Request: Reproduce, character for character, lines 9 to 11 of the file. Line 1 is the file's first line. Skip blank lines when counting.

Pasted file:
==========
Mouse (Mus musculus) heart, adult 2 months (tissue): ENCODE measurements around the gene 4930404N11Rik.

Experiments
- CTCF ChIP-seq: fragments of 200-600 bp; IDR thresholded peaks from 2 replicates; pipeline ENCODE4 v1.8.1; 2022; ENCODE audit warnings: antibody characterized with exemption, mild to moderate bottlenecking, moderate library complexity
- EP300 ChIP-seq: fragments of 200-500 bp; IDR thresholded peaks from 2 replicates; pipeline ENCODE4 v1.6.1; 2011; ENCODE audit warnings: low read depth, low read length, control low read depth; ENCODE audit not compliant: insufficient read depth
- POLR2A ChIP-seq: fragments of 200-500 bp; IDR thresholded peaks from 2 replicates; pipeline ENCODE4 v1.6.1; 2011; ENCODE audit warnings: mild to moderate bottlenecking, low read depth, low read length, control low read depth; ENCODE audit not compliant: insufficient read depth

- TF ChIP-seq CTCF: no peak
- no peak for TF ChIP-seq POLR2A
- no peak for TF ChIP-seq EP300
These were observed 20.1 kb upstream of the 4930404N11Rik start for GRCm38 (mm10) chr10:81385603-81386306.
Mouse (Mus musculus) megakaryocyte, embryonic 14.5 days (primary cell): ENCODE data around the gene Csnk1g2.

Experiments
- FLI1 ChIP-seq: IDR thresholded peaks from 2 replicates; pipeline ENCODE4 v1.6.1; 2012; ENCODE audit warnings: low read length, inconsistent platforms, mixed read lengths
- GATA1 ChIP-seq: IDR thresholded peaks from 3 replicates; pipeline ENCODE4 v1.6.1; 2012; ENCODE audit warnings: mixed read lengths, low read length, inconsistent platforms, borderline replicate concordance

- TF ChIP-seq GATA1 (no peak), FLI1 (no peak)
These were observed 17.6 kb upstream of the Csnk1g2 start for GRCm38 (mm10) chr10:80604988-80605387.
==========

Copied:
These were observed 20.1 kb upstream of the 4930404N11Rik start for GRCm38 (mm10) chr10:81385603-81386306.
Mouse (Mus musculus) megakaryocyte, embryonic 14.5 days (primary cell): ENCODE data around the gene Csnk1g2.

Experiments